Yemen isn’t a country well-studied in geography classes. But it may be from now on.
And it could also become the “new Afghanistan” for Western nations.
The near-miss bombing of Northwest Flight 253 on Christmas Day has put a global spotlight on this troubled Muslim nation as a growing source of terrorist strikes.
The suspect in the incident, Umar Farouk Abdulmutallab, allegedly tried to light an explosive attached to his leg as the aircraft approached Detroit after crossing the Atlantic from Amsterdam. This type of bombing technique was promoted in October on a jihadist website by the leader of an Al Qaeda affiliate in Yemen.
This poorest of Arab nations, beset with civil unrest, lawlessness, and a water crisis, first became known as a terrorist haven after the 2000 suicide attack against the warship USS Cole that killed 17 American sailors. With the 9/11 attacks, the world learned that Osama bin Laden’s family came from Yemen. And because young Yemeni men have joined Al Qaeda in Pakistan and Afghanistan for years, about half of the remaining 210 detainees at Guantánamo Bay are from that country.
By 2002, the CIA was conducting predator drone attacks on terrorist groups in the country. The radical cleric linked to last month’s killings at Fort Hood military base, Anwar al-Awlaki, has been living in Yemen. And with more pressure on jihadists in Pakistan, many members of Al Qaeda have also moved to Yemen (as well as Somalia).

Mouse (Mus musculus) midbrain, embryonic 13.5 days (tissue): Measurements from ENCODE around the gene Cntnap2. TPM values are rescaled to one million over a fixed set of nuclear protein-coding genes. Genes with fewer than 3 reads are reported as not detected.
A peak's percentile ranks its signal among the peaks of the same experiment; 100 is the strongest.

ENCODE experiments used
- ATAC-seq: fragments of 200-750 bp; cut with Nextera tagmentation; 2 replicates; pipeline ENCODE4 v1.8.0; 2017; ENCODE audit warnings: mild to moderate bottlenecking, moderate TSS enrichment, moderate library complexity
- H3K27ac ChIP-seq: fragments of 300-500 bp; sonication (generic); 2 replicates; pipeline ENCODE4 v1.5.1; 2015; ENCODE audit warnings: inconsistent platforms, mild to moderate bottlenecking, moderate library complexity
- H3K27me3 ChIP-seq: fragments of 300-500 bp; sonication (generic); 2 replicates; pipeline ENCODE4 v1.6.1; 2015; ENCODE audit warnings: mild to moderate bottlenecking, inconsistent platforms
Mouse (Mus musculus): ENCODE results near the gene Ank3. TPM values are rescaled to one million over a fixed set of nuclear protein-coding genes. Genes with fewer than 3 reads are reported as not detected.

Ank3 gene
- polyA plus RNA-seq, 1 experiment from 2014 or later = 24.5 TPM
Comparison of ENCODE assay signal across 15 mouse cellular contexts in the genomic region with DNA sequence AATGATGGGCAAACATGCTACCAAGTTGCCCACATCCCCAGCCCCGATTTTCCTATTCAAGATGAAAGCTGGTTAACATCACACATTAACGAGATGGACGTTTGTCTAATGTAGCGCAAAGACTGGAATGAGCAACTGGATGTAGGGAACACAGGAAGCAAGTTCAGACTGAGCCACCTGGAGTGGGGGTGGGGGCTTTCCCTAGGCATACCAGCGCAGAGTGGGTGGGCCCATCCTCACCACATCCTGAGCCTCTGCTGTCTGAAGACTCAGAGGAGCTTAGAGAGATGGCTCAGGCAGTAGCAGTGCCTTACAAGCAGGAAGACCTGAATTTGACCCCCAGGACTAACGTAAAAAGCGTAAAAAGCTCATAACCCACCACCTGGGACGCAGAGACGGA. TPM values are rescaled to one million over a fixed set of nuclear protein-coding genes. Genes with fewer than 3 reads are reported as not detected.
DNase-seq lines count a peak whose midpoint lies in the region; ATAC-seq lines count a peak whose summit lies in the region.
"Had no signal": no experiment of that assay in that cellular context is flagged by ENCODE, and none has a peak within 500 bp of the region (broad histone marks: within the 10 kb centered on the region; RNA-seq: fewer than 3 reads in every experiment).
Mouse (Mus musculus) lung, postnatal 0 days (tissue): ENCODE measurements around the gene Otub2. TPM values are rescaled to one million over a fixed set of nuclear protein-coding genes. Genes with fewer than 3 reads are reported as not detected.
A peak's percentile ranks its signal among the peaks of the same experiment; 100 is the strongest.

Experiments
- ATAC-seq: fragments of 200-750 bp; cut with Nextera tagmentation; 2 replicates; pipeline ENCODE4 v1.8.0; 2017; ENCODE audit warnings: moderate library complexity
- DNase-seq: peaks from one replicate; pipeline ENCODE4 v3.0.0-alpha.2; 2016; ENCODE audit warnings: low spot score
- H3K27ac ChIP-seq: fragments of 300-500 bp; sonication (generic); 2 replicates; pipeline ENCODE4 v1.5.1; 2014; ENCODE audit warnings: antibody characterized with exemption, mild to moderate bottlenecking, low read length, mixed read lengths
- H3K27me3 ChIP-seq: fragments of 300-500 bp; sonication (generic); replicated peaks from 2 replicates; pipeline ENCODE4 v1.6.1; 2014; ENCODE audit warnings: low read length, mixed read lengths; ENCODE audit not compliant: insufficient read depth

The use of preemptive action in Muslim countries isn’t very popular in the US, but President Obama needs to consider it for Yemen, which has a population of about 23 million. He’s already promised $70 million for the elected government of President Ali Abdullah Saleh in its fight against terrorist groups. The government recently responded with effective air strikes on leaders of Al Qaeda affiliates in December, perhaps killing many of them.
In addition, Yemen’s big neighbor, Saudi Arabia, invaded the country last month in an attempt to subdue a Shiite insurgent group that may have ties to Iran. Another Saudi motive may have been to send a message to Al Qaeda (a largely Sunni group) after a Saudi suicide bomber connected to a Yemen-based group tried to kill the Saudi deputy interior minister in August. Many Saudi followers of Mr. bin Laden have also fled to Yemen because of a crackdown on militants in Saudi Arabia.
The prospect of Yemen becoming a major training ground for suicide bombers in the West needs urgent attention. The country is a “potential regional base of operations” for Al Qaeda attacks globally, according to Michael Leiter, the director of the US National Counterterrorism Center.
Chasing Al Qaeda-linked militants as they try to find havens won’t be easy. But it can be one effective way to keep US airplanes from being blown up in the sky.